“The emails show that President Trump knew that the specific numbers of voter fraud were wrong but continued to tout those numbers, both in court and to the public. The Court finds that these emails are sufficiently related to and in furtherance of a conspiracy to defraud the United States,” Carter continued.

From the order:

On December 4, 2020, President Trump and his attorneys alleged in a Georgia state court action that Fulton County improperly counted a number of votes including 10,315 deceased people, 2,560 felons, and 2,423 unregistered voters. President Trump and his attorneys then decided to contest the state court proceeding in federal court, and discussed incorporating by reference the voter fraud numbers alleged in the state petition. On December 30, 2020, Dr. Eastman relayed “concerns” from President Trump’s team “about including specific numbers in the paragraph dealing with felons, deceased, moved, etc.” The attorneys continued to discuss the President’s resistance to signing “when specific numbers were included.” As Dr. Eastman explained the next day: Although the President signed a verification for [the state court filing] back on Dec. 1, he has since been made aware that some of the allegations (and evidence proffered by the experts) has been inaccurate. For him to sign a new verification with that knowledge (and incorporation by reference) would not be accurate.)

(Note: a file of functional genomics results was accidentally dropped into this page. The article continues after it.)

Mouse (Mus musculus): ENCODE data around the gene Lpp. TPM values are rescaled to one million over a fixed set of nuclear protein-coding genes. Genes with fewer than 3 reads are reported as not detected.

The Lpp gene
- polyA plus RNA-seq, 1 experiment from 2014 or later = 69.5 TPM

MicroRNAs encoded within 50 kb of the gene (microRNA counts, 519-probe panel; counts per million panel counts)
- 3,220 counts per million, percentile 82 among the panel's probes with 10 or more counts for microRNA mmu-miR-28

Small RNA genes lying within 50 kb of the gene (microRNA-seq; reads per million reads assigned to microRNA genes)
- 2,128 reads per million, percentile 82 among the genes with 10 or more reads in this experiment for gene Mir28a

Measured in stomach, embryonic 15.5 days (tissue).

Immediately after this passage, the judge added: “President Trump and his attorneys ultimately filed the complaint with the same inaccurate numbers without rectifying, clarifying, or otherwise changing them.” He followed up that sentence up with a footnote citing the American Bar Association’s Model Rules of Professional Conduct.

In total, the judge ordered 33 of 562 emails released.

Read the full order here.

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A graduate of the University of Oregon, Meghann worked at The Spokesman-Review in Spokane, Washington, and the Idaho Statesman in Boise, Idaho, before moving to California in 2013 to work at the Orange County Register. She spent four years as a litigation reporter for the Los Angeles Daily Journal and one year as a California-based editor and reporter for and associated publications such as The National Law Journal and New York Law Journal before joining Law & Crime News. Meghann has written for The Washington Post, Los Angeles Times, The New York Times, Los Angeles Magazine, Bloomberg Law, ABA Journal, The Forward, Los Angeles Business Journal and the Laguna Beach Independent. Her Twitter coverage of federal court hearings in a lawsuit over homelessness in Los Angeles placed 1st in the Los Angeles Press Club's Southern California Journalism Awards for Best Use of Social Media by an Independent Journalist in 2021. An article she freelanced for Los Angeles Times Community News about a debate among federal judges regarding the safety of jury trials during COVID also placed 1st in the Orange County Press Club Awards for Best Pandemic News Story in 2021.